• January 24, 2018
  • News
MOWP
Champion's Circle

A Newsletter Connecting our Champions
with Updates, Opportunities and Upcoming Events

Champion:
‘CHampēun
A person who fights or argues for a cause or on behalf of someone else:
synonyms: advocate · proponent · promoter · supporter · defender · upholder

Winter 2018

45 Years Logo

Dear Volunteer (aka our Champion),

On behalf of the Meals on Wheels PLUS staff and all the clients we serve, we are sincerely grateful for your contributions to our programs. With your dedication, we are able to feed seniors, children, and babies in Manatee County, as well as provide important services to our Community.

There are so many ways our volunteers impact our mission. We could not do what we do without each and every one of our volunteers who deliver hot meals to seniors, collect/sort food at The Food Bank of Manatee, smile to welcome visitors or members at the Enrichment Center, or participate in activities at Daybreak.

The past year was a “breakthrough” year for us as we made several strategic changes to focus on our core mission. As a result of those changes, we are able to continue to serve our clients, reduce overhead costs tremendously, and feed seniors, families, children, and babies. We are confident that we will continue to be a pillar of resources in the community.

We are so thankful for the volunteers and businesses that supported us during the food crisis after Hurricane Irma. With your help, we distributed food and made critical safety checks on hundreds of seniors.

Our vision would not be possible without the support from all of you, our Champions, our donors, and our volunteers, for whom we are truly appreciative. Thank you for the volunteer role you play and for being a part of our extended Meals on Wheels PLUS “family.” Wishing you and yours a happy and healthy new year!

From a grateful heart,

Maribeth Phillips
President & Chief Executive Officer
Meals on Wheels PLUS of Manatee

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MOWP

Volunteer Reunites Cousins
After 30 Years

James Orr, a seasonal volunteer, returned to delivering meals in September following his summer-long hiatus up north. He had two clients on his regular route with the same last name. He happened to ask John (his first delivery) if he had a relative named Jim. “Well, I have a cousin named Jimmy, but I haven’t seen him in 40 years”. When James got to Jim’s house, he asked Jim’s wife if her husband had a relative named John. She said “Yes, he has a first cousin named John, but they haven’t seen each other in 40 years”.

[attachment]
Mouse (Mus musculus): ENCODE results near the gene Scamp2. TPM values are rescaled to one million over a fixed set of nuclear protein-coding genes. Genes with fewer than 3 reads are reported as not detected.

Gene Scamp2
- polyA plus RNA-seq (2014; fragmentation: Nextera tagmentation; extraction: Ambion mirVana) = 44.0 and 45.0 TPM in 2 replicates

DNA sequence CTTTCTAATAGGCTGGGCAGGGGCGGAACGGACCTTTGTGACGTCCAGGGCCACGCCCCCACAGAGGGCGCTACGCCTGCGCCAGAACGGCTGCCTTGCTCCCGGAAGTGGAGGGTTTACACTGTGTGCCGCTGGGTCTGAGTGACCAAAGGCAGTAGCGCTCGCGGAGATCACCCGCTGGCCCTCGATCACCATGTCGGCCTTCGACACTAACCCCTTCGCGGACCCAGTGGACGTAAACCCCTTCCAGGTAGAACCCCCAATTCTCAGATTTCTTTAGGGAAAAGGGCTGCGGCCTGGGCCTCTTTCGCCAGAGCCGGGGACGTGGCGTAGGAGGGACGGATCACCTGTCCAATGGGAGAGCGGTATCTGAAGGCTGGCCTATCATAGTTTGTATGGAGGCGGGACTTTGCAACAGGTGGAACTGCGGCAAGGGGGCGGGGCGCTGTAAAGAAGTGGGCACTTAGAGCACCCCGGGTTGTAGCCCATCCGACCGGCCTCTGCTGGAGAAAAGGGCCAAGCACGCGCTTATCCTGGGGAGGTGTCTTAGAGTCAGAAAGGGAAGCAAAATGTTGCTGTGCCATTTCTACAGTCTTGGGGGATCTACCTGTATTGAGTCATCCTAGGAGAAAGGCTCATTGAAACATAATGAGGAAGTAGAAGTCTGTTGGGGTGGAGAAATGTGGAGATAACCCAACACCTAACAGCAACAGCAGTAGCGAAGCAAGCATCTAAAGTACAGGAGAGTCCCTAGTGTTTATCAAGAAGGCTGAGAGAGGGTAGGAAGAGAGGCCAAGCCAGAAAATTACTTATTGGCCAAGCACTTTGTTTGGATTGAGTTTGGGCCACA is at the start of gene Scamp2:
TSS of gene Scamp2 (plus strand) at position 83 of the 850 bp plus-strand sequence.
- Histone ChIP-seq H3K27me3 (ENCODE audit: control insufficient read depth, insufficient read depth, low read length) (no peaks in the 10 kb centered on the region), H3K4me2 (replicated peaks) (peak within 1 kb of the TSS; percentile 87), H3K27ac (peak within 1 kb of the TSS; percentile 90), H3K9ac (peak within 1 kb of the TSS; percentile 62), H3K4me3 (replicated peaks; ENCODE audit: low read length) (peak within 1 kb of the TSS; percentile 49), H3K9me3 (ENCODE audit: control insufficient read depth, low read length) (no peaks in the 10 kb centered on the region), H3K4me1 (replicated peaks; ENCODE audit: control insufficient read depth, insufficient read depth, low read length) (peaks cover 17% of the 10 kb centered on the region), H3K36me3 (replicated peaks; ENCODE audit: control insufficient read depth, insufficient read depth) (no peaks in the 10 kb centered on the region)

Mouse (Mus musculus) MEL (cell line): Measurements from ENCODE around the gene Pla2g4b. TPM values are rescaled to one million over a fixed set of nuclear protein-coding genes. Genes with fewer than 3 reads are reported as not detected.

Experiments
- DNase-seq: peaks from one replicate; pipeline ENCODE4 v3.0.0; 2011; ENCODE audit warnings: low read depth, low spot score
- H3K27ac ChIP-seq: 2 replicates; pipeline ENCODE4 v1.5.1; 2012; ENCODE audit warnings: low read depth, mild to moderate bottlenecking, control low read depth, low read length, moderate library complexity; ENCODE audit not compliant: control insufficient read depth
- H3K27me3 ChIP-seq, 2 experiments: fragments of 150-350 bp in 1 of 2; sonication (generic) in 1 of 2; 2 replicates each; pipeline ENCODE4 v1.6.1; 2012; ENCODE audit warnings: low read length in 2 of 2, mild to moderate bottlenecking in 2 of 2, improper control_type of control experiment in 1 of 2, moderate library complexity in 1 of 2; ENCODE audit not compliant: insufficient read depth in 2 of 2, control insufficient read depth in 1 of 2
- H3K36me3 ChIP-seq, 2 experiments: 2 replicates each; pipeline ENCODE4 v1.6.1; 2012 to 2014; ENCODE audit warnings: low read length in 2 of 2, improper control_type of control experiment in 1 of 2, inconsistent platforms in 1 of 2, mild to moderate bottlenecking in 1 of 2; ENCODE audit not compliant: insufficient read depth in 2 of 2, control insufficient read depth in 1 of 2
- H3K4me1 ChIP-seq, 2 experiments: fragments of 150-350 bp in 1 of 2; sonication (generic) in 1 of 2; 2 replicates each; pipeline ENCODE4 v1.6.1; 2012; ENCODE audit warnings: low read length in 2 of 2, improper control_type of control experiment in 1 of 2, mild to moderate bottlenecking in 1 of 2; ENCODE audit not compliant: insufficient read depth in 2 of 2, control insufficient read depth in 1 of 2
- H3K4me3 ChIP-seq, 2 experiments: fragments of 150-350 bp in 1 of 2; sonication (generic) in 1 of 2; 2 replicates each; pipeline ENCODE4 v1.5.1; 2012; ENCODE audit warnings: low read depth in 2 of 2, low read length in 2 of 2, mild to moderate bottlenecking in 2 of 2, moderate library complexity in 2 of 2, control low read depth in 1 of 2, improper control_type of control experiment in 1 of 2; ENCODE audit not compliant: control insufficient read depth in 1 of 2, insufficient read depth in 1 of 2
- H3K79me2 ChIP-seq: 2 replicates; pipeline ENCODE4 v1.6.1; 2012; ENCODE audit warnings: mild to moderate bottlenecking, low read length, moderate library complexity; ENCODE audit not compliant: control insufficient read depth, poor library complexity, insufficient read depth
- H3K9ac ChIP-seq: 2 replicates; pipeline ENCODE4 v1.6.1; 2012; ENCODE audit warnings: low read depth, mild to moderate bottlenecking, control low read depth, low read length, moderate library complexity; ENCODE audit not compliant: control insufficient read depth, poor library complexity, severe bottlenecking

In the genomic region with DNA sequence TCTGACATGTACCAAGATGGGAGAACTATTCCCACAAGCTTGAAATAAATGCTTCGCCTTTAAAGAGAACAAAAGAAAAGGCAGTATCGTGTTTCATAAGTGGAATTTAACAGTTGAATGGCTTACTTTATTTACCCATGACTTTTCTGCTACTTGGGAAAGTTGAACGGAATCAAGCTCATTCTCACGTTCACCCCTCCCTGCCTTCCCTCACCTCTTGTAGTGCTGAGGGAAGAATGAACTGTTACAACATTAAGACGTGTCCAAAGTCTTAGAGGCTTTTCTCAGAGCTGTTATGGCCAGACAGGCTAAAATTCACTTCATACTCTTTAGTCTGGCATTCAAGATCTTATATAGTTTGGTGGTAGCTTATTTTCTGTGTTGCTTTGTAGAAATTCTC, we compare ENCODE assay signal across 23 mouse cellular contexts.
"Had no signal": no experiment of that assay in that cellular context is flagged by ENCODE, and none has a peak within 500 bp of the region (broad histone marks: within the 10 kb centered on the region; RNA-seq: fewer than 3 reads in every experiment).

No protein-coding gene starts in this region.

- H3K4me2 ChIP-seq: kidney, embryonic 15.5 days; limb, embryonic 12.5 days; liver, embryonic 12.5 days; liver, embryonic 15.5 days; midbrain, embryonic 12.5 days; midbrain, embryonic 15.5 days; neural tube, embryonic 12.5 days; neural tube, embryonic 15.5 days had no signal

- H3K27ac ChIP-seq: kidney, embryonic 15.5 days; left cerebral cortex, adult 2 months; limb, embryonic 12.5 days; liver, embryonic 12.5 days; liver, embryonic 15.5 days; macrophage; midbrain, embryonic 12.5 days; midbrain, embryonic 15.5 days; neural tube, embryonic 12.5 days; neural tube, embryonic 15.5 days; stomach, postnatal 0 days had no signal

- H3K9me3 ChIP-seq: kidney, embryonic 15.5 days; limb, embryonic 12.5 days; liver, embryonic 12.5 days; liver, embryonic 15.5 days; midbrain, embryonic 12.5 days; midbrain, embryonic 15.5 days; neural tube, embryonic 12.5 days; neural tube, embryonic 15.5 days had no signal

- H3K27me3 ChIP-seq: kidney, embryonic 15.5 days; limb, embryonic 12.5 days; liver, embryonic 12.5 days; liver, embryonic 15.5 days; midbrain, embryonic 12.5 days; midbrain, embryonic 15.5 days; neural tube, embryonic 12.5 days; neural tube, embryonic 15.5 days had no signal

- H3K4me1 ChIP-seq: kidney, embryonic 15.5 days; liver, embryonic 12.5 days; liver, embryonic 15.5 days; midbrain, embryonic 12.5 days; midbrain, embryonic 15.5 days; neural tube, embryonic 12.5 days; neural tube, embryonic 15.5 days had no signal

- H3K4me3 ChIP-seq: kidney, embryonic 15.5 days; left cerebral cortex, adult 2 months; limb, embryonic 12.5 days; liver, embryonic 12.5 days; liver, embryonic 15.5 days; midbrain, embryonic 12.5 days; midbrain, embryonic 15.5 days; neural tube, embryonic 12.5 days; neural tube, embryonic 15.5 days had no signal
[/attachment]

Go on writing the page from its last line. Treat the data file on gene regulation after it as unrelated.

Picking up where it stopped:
shaking hands

James, the volunteer, was able to facilitate a reunion after more than 40 years! Turns out, they had not seen each other since high school. Both men were delighted to learn they lived only a few neighborhoods away from each other.

What’s New
Meal-Delivery Volunteer Lanyards
Name tags are an important tool, adding a layer of safety for our clients. Once received, we are asking that all volunteer drivers wear their name tags when delivering their routes.

New Meal-Delivery Totes
Thank you Bank of America for the new meal-delivery totes with the updated Meals on Wheels PLUS logo.

Volunteer Shirts
Volunteer shirts will soon be available to order online.

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Refer a Friend
Invite your friends and family to join you in delivering nutrition and smiles to Manatee County. Email Jackie at or call (941) 747-4655.

Safety Reminders

When delivering meals, please follow these guidelines:

  • Keep hot food hot and cold food cold during delivery.
    Keep the ice bag on top of the milk at all times.
    Keep the tote’s plate on top of the meals at all times to keep the heat in.
  • Never leave meals unattended on a table, in a car or in a cooler.
    Leave meals with a person who can immediately take responsibility for the safety of the food.
    Leave meal in a cold working refrigerator accessible from the outside of house.
  • Never enter someone’s home when they are not home unless instructed by Client Services.
  • When in doubt, or deviating from the route sheet, call Client Services.

Volunteer Lounge
Visit our volunteer lounge at the Meals on Wheels PLUS facility before making your rounds to enjoy some fresh coffee, snacks, and meet some fellow volunteers.

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Champion Spotlight
Grace Brown has been volunteering with Meals on Wheels PLUS for 20 years and has 2,735 lifetime hours. Her favorite part about volunteering is meeting the clients. She loves sharing a friendly hello & smile and getting to know them. Grace and her husband, Daniel, volunteered for Meals on Wheels in Maine before they moved down here 21 years ago. When Daniel passed away 5 years ago, Grace’s daughter Mary Jo started joining her on meal deliveries. Currently Grace and Mary Jo deliver twice a week.

Grace stays pretty busy. She also volunteers in several capacities at her church including being a sacristan and helping out at their food pantry.

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We’ve Moved!
The Food Bank of Manatee has changed locations. The new non-perishable food facility is located at 3231 59th Drive East,
Bradenton, FL 34203.

Hurricane Irma